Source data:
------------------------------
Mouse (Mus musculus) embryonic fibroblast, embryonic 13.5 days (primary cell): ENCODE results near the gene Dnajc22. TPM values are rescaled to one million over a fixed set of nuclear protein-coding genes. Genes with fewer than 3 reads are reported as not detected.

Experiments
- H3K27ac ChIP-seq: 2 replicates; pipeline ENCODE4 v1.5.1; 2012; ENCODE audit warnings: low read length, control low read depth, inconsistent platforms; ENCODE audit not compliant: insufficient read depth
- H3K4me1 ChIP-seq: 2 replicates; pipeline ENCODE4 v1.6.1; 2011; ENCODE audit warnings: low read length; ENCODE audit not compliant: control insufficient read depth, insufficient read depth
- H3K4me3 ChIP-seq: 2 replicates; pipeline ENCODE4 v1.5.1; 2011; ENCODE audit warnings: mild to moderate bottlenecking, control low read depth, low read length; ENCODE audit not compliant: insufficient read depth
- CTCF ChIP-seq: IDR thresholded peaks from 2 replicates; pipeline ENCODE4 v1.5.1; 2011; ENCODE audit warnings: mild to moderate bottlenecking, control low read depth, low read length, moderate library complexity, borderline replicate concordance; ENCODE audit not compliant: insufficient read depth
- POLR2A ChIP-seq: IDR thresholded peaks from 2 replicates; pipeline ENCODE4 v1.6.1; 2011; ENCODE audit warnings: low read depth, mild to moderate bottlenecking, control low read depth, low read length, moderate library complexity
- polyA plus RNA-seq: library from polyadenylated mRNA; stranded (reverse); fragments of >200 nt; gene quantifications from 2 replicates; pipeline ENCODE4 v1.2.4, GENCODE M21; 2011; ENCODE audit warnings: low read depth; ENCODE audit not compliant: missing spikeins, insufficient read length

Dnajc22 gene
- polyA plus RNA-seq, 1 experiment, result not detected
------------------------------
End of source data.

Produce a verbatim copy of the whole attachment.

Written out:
Mouse (Mus musculus) embryonic fibroblast, embryonic 13.5 days (primary cell): ENCODE results near the gene Dnajc22. TPM values are rescaled to one million over a fixed set of nuclear protein-coding genes. Genes with fewer than 3 reads are reported as not detected.

Experiments
- H3K27ac ChIP-seq: 2 replicates; pipeline ENCODE4 v1.5.1; 2012; ENCODE audit warnings: low read length, control low read depth, inconsistent platforms; ENCODE audit not compliant: insufficient read depth
- H3K4me1 ChIP-seq: 2 replicates; pipeline ENCODE4 v1.6.1; 2011; ENCODE audit warnings: low read length; ENCODE audit not compliant: control insufficient read depth, insufficient read depth
- H3K4me3 ChIP-seq: 2 replicates; pipeline ENCODE4 v1.5.1; 2011; ENCODE audit warnings: mild to moderate bottlenecking, control low read depth, low read length; ENCODE audit not compliant: insufficient read depth
- CTCF ChIP-seq: IDR thresholded peaks from 2 replicates; pipeline ENCODE4 v1.5.1; 2011; ENCODE audit warnings: mild to moderate bottlenecking, control low read depth, low read length, moderate library complexity, borderline replicate concordance; ENCODE audit not compliant: insufficient read depth
- POLR2A ChIP-seq: IDR thresholded peaks from 2 replicates; pipeline ENCODE4 v1.6.1; 2011; ENCODE audit warnings: low read depth, mild to moderate bottlenecking, control low read depth, low read length, moderate library complexity
- polyA plus RNA-seq: library from polyadenylated mRNA; stranded (reverse); fragments of >200 nt; gene quantifications from 2 replicates; pipeline ENCODE4 v1.2.4, GENCODE M21; 2011; ENCODE audit warnings: low read depth; ENCODE audit not compliant: missing spikeins, insufficient read length

Dnajc22 gene
- polyA plus RNA-seq, 1 experiment, result not detected